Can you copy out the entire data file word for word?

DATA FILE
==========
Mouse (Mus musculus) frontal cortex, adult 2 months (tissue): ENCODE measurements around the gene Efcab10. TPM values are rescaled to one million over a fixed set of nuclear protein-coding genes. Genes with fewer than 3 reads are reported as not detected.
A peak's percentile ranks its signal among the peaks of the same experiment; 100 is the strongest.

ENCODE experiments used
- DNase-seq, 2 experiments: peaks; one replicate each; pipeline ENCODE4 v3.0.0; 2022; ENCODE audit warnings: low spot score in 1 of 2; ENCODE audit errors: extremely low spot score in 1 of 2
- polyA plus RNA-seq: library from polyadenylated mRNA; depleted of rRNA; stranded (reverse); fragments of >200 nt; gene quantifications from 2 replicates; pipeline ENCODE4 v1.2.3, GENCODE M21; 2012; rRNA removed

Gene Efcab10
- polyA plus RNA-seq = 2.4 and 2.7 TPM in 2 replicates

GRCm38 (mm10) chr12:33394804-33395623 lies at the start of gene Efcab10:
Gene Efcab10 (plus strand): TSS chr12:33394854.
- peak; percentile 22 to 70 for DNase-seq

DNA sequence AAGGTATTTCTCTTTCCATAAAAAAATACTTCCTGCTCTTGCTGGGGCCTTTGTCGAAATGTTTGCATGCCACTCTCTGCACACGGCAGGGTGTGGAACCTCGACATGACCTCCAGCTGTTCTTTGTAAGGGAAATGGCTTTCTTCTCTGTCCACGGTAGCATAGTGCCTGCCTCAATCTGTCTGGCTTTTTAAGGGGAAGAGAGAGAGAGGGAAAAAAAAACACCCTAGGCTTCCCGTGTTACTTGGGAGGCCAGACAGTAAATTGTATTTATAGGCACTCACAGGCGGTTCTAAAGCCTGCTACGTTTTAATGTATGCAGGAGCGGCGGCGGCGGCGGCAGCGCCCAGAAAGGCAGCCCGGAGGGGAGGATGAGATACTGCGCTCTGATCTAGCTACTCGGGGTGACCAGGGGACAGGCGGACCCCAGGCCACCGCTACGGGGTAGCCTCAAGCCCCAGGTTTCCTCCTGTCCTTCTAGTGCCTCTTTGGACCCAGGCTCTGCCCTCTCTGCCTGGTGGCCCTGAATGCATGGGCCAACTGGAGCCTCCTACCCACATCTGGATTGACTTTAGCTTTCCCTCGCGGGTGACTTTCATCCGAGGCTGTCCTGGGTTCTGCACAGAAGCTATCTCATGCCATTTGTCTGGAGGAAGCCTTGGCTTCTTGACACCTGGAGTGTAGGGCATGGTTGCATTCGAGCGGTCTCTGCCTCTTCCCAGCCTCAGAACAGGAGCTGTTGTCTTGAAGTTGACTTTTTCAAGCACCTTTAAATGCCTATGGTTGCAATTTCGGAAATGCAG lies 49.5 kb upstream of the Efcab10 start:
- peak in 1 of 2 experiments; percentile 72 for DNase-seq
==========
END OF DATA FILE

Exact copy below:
Mouse (Mus musculus) frontal cortex, adult 2 months (tissue): ENCODE measurements around the gene Efcab10. TPM values are rescaled to one million over a fixed set of nuclear protein-coding genes. Genes with fewer than 3 reads are reported as not detected.
A peak's percentile ranks its signal among the peaks of the same experiment; 100 is the strongest.

ENCODE experiments used
- DNase-seq, 2 experiments: peaks; one replicate each; pipeline ENCODE4 v3.0.0; 2022; ENCODE audit warnings: low spot score in 1 of 2; ENCODE audit errors: extremely low spot score in 1 of 2
- polyA plus RNA-seq: library from polyadenylated mRNA; depleted of rRNA; stranded (reverse); fragments of >200 nt; gene quantifications from 2 replicates; pipeline ENCODE4 v1.2.3, GENCODE M21; 2012; rRNA removed

Gene Efcab10
- polyA plus RNA-seq = 2.4 and 2.7 TPM in 2 replicates

GRCm38 (mm10) chr12:33394804-33395623 lies at the start of gene Efcab10:
Gene Efcab10 (plus strand): TSS chr12:33394854.
- peak; percentile 22 to 70 for DNase-seq

DNA sequence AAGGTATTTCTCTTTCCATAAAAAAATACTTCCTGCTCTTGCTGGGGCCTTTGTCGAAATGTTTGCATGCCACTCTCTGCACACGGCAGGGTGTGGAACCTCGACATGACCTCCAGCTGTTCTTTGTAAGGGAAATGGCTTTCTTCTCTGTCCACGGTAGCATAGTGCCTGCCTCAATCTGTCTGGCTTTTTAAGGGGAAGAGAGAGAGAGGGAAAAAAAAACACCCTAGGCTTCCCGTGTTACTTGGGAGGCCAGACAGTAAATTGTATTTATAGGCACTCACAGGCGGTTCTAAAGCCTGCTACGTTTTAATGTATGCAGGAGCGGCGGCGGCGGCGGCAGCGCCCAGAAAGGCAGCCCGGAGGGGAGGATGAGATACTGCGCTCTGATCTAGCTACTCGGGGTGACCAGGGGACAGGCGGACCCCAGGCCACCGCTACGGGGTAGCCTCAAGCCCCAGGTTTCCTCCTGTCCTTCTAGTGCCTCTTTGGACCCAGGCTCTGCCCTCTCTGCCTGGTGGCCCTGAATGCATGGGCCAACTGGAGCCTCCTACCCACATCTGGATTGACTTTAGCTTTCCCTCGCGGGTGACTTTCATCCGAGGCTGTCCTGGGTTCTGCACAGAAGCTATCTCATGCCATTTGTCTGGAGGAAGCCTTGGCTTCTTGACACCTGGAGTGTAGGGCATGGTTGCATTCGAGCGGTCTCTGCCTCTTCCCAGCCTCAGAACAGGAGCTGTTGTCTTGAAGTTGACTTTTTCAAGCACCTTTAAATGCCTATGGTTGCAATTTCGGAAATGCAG lies 49.5 kb upstream of the Efcab10 start:
- peak in 1 of 2 experiments; percentile 72 for DNase-seq